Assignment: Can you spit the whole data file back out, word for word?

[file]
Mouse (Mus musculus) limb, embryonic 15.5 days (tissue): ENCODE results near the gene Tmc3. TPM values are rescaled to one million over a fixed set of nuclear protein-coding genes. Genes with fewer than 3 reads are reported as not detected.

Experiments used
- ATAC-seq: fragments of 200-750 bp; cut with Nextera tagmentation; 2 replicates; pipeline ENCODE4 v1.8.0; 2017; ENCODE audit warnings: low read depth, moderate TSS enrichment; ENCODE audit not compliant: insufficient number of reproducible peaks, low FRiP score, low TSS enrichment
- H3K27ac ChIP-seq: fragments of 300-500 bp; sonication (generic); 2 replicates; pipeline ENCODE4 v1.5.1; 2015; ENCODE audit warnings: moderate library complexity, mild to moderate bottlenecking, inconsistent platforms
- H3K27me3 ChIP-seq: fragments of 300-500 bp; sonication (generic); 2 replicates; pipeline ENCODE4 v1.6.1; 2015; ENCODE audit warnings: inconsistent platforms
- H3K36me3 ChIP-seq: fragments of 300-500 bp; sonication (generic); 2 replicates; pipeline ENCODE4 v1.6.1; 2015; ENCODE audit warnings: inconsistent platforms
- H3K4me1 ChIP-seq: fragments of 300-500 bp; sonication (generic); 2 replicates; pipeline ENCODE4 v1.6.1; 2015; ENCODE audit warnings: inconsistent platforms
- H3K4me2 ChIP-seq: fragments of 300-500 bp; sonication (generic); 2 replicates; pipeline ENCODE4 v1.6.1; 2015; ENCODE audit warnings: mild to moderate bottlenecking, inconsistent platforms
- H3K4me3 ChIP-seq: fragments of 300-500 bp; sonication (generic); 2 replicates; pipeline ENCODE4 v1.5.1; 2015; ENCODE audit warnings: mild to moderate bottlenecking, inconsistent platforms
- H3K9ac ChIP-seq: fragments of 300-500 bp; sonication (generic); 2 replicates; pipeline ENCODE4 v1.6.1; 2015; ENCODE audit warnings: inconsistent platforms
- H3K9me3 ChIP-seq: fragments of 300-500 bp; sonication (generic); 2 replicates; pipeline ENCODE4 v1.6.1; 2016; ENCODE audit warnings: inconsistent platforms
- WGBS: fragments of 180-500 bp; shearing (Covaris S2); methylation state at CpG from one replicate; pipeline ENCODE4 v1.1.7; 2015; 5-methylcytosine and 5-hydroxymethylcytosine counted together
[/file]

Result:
Mouse (Mus musculus) limb, embryonic 15.5 days (tissue): ENCODE results near the gene Tmc3. TPM values are rescaled to one million over a fixed set of nuclear protein-coding genes. Genes with fewer than 3 reads are reported as not detected.

Experiments used
- ATAC-seq: fragments of 200-750 bp; cut with Nextera tagmentation; 2 replicates; pipeline ENCODE4 v1.8.0; 2017; ENCODE audit warnings: low read depth, moderate TSS enrichment; ENCODE audit not compliant: insufficient number of reproducible peaks, low FRiP score, low TSS enrichment
- H3K27ac ChIP-seq: fragments of 300-500 bp; sonication (generic); 2 replicates; pipeline ENCODE4 v1.5.1; 2015; ENCODE audit warnings: moderate library complexity, mild to moderate bottlenecking, inconsistent platforms
- H3K27me3 ChIP-seq: fragments of 300-500 bp; sonication (generic); 2 replicates; pipeline ENCODE4 v1.6.1; 2015; ENCODE audit warnings: inconsistent platforms
- H3K36me3 ChIP-seq: fragments of 300-500 bp; sonication (generic); 2 replicates; pipeline ENCODE4 v1.6.1; 2015; ENCODE audit warnings: inconsistent platforms
- H3K4me1 ChIP-seq: fragments of 300-500 bp; sonication (generic); 2 replicates; pipeline ENCODE4 v1.6.1; 2015; ENCODE audit warnings: inconsistent platforms
- H3K4me2 ChIP-seq: fragments of 300-500 bp; sonication (generic); 2 replicates; pipeline ENCODE4 v1.6.1; 2015; ENCODE audit warnings: mild to moderate bottlenecking, inconsistent platforms
- H3K4me3 ChIP-seq: fragments of 300-500 bp; sonication (generic); 2 replicates; pipeline ENCODE4 v1.5.1; 2015; ENCODE audit warnings: mild to moderate bottlenecking, inconsistent platforms
- H3K9ac ChIP-seq: fragments of 300-500 bp; sonication (generic); 2 replicates; pipeline ENCODE4 v1.6.1; 2015; ENCODE audit warnings: inconsistent platforms
- H3K9me3 ChIP-seq: fragments of 300-500 bp; sonication (generic); 2 replicates; pipeline ENCODE4 v1.6.1; 2016; ENCODE audit warnings: inconsistent platforms
- WGBS: fragments of 180-500 bp; shearing (Covaris S2); methylation state at CpG from one replicate; pipeline ENCODE4 v1.1.7; 2015; 5-methylcytosine and 5-hydroxymethylcytosine counted together